relationship crucial to when girls enter puberty, Vanderbilt researchers
Tenn.A young girl's relationship with her family, especially
with her father, may influence at what age she enters puberty, according
to Vanderbilt University researchers.
close, supportive relationships with their parents tend to develop
later, while girls with cold or distant relationships with their parents
develop at an earlier age.
is published in the most recent edition of the Journal
of Personality and Social Psychology. The research was conducted
by Bruce Ellis, a postdoctoral fellow at Vanderbilt (now at the University
of Canterbury in New Zealand); Stephen McFadyen-Ketchum, adjunct assistant
professor of psychology
at Vanderbilt; Kenneth Dodge, professor of psychology
and psychiatry at Vanderbilt (now at Duke University); Gregory
Pettit of Auburn University; and John E. Bates of Indiana University.
looked at 173 girls and their families from Nashville and Knoxville,
Tenn. and Bloomington, Ind. from the time the girls were in pre-kindergarten
until they were in the seventh grade.
had close, positive relationships with their parents during the first
five years of life tended to experience relatively late puberty, compared
to girls who had more distant relationships with their parents. More
specifically, the researchers found that the quality of fathers' involvement
with daughters was the most important feature of the early family
environment in relation to the timing of the daughters' puberty.
enter puberty later generally had fathers who were active participants
in care-giving; had fathers who were supportive to the girls' mothers;
and had positive relationships with their mothers. But it's the fathers'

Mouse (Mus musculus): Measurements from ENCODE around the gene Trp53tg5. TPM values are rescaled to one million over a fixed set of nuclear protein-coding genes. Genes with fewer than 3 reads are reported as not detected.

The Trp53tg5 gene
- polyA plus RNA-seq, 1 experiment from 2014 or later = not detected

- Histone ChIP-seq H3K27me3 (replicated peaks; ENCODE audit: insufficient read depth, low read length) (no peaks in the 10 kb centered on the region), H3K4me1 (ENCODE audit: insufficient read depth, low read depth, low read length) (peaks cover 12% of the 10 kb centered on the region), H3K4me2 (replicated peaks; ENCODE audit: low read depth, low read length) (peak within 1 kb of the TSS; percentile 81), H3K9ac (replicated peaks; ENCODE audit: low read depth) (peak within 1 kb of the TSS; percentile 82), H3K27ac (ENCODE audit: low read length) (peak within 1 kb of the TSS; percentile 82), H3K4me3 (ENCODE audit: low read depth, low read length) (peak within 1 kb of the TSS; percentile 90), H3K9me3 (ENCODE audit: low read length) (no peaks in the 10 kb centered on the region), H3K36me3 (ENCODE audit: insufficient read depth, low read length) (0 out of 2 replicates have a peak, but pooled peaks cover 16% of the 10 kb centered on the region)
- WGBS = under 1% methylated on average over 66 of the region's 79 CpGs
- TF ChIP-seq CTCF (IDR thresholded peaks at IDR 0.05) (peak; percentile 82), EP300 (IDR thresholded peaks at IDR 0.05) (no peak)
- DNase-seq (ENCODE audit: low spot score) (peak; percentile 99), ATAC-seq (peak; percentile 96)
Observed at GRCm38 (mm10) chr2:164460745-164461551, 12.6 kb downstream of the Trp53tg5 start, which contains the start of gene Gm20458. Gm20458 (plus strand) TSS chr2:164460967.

involvement, rather than the mothers', which seems to be paramount
to the age of the girls' development. The researchers believe that
girls have evolved to experience early socialization, with their "antennae"
tuned to the fathers' role in the family (both in terms of father-daughter
and father-mother relationships) and that girls may unconsciously
adjust their timing of puberty based on their fathers' behavior.
found that girls raised in father-absent homes or dysfunctional father-present
homes experienced relatively early pubertal timing.
several theories as to why this occurs. One biological explanation
is that girls whose fathers are not present in the home may be exposed
to other adult malesstepfathers or their mothers' boyfriendsand
that exposure to pheromones produced by unrelated adult males accelerates
female pubertal development. The flip side of that theory is that
girls who live with their biological fathers in a positive environment
are exposed to his pheromones and are inhibited from puberty, perhaps
as a natural incest avoidance mechanism.
live with their fathers but have a cold or distant relationship with
them would not be exposed to their fathers' pheromones as much as
girls who have more interaction with their fathers, therefore causing
the girls in the distant relationship to reach puberty earlier, the
notable, the researchers say, is the important role fathers seem to
play in their daughters' development, given that the quality of mothering
is generally more closely associated with how children turn out than
is the quality of fathering.
was funded by National Institute
of Mental Health and the National Institute of Child Health and
Beth Fox (615) 322-NEWS